References: ethics, computerized clinical decision support systems and other health information technologies

    Alan J Green. Ethical considerations for the development of Decision Support Systems. OpenClinical briefing paper.

    []   [OC]

    "Decision Support Systems can have both positive and negative effects on ethical medical practice. The increase in the doctor’s and the patient’s knowledge have a positive effect on autonomy; in contrast where knowledge is withheld, either by not being presented by the DSS, or by the doctor not passing on all the knowledge imparted by the DSS autonomy may be reduced; where this is thought to be in the patient’s best interest there will be an increase in paternalism.

    "The incorporation of such systems into the healthcare process brings ethical considerations that extend the features of the doctor-patient relationship to non-medical professionals. I have introduced the concept of chains of duty and shown how trustworthiness and duty of care propagate along the chain of people involved in the development and maintenance of the systems. I have indicated that knowledge of eventual use provides a good end point for these chains.

    "The eventual incorporation of DSSs into normal practice will depend on many factors. Education of doctors in the use (and abuse) of the systems will play a part in this process (the Royal College of General Practitioners run many continuing professional development and other courses and publish a number of information guides for GPs; these could offer a conduit for knowledge of the use of DSSs to be given to GPs). Availability of funding and the recommendations of National Institute for Clinical Excellence will play a part as will the attitude of the courts if, for example, the use of DSSs forms part of any case of negligence. However the attitude of the public will also have a strong influence on the acceptance of such systems; in order that the public see the systems as offering a benefit the systems must be seen as trustworthy; the use of open methods of control of the systems will play a crucial role in this. "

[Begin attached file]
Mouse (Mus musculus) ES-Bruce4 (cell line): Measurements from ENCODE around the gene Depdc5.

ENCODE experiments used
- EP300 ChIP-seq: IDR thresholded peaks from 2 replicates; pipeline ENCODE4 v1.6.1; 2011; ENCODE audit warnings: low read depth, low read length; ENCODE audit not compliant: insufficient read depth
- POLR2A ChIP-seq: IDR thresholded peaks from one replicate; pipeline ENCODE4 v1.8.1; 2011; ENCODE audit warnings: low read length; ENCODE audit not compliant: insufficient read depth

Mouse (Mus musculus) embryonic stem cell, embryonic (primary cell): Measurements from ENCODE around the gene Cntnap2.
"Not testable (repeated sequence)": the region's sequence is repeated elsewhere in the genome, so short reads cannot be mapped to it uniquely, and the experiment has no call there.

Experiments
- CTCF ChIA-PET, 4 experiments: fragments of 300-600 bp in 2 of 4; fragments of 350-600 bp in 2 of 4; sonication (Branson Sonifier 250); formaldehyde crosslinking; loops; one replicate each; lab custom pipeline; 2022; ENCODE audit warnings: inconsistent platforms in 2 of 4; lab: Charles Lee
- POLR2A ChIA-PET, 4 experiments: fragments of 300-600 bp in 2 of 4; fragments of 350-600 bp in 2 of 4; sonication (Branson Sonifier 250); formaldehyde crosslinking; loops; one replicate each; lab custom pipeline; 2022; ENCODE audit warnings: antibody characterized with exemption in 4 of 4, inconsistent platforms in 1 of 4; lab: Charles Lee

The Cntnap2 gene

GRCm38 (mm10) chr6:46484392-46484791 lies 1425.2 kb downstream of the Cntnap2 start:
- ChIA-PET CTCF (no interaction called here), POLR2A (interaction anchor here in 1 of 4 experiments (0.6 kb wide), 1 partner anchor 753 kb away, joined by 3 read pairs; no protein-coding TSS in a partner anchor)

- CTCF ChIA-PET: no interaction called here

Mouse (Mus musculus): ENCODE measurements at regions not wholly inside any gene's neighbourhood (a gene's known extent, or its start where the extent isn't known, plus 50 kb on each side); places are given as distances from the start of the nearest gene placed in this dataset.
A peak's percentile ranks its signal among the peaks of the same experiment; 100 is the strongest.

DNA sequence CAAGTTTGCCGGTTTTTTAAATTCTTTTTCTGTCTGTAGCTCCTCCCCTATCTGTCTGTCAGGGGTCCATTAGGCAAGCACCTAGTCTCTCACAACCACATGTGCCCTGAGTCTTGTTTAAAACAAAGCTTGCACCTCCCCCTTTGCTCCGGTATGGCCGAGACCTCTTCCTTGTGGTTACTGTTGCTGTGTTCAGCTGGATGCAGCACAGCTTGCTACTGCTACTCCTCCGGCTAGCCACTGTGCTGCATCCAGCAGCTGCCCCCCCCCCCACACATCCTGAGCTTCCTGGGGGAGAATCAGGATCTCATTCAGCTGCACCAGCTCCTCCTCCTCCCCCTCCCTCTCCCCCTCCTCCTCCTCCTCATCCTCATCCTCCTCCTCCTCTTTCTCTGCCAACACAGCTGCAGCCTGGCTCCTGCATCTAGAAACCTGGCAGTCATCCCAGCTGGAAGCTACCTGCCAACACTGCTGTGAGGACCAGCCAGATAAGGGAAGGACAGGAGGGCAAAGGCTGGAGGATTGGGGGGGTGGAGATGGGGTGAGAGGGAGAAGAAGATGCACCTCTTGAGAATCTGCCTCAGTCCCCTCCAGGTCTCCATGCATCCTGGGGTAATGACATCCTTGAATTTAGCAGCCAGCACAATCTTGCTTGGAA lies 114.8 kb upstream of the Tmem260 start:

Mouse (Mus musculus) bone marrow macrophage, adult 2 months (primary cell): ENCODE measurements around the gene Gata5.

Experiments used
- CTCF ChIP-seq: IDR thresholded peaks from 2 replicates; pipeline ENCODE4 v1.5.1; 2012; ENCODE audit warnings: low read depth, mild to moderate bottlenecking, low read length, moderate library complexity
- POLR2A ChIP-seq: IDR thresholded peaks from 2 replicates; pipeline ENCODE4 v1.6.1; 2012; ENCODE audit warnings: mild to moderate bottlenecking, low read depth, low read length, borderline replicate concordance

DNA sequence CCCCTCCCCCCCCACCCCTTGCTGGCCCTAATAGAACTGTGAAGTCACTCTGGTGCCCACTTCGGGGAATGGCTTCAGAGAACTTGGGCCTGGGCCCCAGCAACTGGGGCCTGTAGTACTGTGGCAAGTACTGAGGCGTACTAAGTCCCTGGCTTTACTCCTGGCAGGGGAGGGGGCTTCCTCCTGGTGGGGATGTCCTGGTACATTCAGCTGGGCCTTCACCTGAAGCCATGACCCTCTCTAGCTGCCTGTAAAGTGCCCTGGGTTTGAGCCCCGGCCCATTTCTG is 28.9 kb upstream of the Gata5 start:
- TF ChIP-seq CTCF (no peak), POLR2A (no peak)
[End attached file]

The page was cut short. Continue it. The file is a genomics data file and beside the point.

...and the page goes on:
Marckmann G. Recommendations for the ethical development and use of medical decision support systems. MedGenMed. 2001 Jun 20;3(3):5.

    [PubMed]   [Medscape]

    " Medical decision support systems (MDSS) play an increasingly important role in medical practice. By assisting physicians with making clinical decisions, MDSS are expected to improve the quality of medical care. However, there are also concerns that malfunctioning or inappropriate use of MDSS could jeopardize the well-being of the patient. While several authors have already discussed ethical issues arising with the use of computer-assisted medical decision making, there is still no consensus about the ethically appropriate use of MDSS. Based on a review and synthesis of previous relevant work, this paper proposes a comprehensive set of recommendations for the ethical development and application of MDSS. "

    Alexander GL. Issues of trust and ethics in computerized clinical decision support systems. Nurs Adm Q. 2006 Jan-Mar;30(1):21-9.

    [PubMed]   []

    " Clinical decision support systems are computer technologies that model and provide support for human decision-making processes. Decision support mechanisms facilitate and enhance a clinician's ability to make decisions at the point of care. Decisions are facilitated through technology by using automated mechanisms that provide alerts or messages to clinicians about a potential patient problem. A clinician's level of trust in these technologies to support decision making is affected by how knowledge is represented in these tools, their ability to make reasonable decisions, and how they are designed. Furthermore, ethical tensions occur if these systems do not promote standards, if clinicians do not understand how to use these systems, and when professional relationships are affected. Issues of trust and ethical concerns will be examined in this article, using a research study of midwestern nursing homes that implemented a clinical decision support system. "